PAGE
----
We frequently meet people who find themselves making tough decisions like going hungry so their children can have a hot meal, or turning off the heating so they can keep the lights on for a little longer. We want to make sure that policymakers hear from the experiences of real people on the knife-edge of poverty.
We hear a lot about the injustices woman face in modern Britain, not least in the form of the gender pay gap. An IFS report earlier this year captured the spotlight as it spelled it out in cold, hard statistics how the pay gap between men and women grows after having children, leading to stalled career progression. But a story less often told is how women at the bottom end of the labour market are carrying the heavier burden of poverty in our society. Figures released by JRF as part of the BBC's 100 Women highlight this reality. A fifth of women - around 5.1million - live in poverty in the UK, compared to 4.4million men.
The Commission I chair hopes those reforms can be captured by government in A Ten Year Plan for Social Reform. It will take time and effort, as well as new thinking and new approaches, to create a level playing field of opportunity in our country. But that should be the holy grail of public policy, the priority for government and the cause which unites the nation to action.
t is still underfunded, and hopefully the prospect additional funds will be raised during the Third Reading, but it is a step, perhaps only a small step, in the right direction. Charities have accomplished truly incredible feats with limited resources, but now the government needs to take some responsibility.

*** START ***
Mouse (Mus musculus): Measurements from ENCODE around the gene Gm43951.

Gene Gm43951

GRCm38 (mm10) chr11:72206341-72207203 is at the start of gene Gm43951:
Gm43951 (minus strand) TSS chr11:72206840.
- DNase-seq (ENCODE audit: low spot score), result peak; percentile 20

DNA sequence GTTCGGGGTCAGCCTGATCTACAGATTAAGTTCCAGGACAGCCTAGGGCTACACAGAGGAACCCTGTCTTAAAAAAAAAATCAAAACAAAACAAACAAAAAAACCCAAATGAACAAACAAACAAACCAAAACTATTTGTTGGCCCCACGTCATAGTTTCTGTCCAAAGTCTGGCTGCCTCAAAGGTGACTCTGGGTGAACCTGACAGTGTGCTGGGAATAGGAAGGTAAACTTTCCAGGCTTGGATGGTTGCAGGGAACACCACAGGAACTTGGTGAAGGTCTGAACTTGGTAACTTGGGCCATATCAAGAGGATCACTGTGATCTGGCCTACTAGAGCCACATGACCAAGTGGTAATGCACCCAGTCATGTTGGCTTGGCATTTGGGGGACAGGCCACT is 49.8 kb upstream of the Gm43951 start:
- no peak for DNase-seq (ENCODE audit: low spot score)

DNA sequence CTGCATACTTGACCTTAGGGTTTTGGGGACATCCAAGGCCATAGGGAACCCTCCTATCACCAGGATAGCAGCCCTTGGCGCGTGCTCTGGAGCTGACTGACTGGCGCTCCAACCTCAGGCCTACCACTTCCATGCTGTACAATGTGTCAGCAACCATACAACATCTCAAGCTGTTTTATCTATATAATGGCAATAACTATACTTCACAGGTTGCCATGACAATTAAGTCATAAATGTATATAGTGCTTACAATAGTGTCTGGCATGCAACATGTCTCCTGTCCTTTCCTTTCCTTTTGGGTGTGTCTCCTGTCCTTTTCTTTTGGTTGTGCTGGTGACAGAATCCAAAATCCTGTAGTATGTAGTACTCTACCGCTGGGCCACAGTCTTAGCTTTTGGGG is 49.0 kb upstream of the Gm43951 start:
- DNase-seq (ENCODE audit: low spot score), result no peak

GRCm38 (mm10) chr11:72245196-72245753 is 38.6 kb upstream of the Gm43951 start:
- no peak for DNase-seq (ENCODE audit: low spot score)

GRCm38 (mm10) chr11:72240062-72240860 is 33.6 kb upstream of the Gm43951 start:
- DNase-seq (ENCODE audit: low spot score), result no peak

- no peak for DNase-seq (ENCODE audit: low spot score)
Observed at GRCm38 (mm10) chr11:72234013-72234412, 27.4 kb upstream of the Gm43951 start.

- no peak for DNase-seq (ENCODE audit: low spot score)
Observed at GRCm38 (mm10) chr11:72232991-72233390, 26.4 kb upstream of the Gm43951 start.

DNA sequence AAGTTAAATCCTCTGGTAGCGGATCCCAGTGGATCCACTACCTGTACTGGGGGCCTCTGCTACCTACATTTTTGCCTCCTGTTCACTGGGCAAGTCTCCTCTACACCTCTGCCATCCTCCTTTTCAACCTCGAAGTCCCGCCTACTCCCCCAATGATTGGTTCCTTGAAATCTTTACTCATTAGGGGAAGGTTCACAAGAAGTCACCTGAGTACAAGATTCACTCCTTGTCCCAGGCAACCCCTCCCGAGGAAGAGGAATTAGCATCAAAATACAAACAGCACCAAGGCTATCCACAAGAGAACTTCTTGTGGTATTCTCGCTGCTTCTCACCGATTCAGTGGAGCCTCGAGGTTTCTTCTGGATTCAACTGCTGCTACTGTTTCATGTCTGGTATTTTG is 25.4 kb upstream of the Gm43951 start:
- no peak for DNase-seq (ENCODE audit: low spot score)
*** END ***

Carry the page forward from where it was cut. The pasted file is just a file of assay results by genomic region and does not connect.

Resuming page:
For a couple of months now there has been a young woman selling the Big Issue magazine outside my local supermarket. Small shop on the High Street, you know the kind of thing. During these months my feelings towards her have spun out of control, from rational to downright, certifiably crazy. And I ask myself why?
Being poor is not just about being unable to afford those 'nice to have' things - it's being forced to pay more for the absolute essentials, such as gas, electricity, banking, household goods and even groceries simply because you are living in poverty. It's called the 'poverty premium' and it is effectively a tax on the poor.
We still have a long way to go to make sure the benefits system is as fair as it should be for people in poverty in the UK. By partnering with organisations like Community Shop, we hope to do more to break social isolation and help people with the dignity they deserve, to try and make sure they never need to use the foodbank again.
Children can't take out loans - but they can suffer the consequences of aggressive creditors all the same. The Children's Society is deeply concerned that bailiffs, utility companies and local councils who chase struggling parents over unpaid debts may be inflicting real damage to children's mental health.
Poverty in the UK is a big problem, and solving it requires a big response. But we cannot avoid the problem any longer. As Brexit showed, addressing poverty is a moral, political and economic imperative. It wastes people's potential, depriving our society and economy of the skills and talents of those who have valuable contributions to make. Solving the burning injustice of poverty is the way to truly make Britain work for all.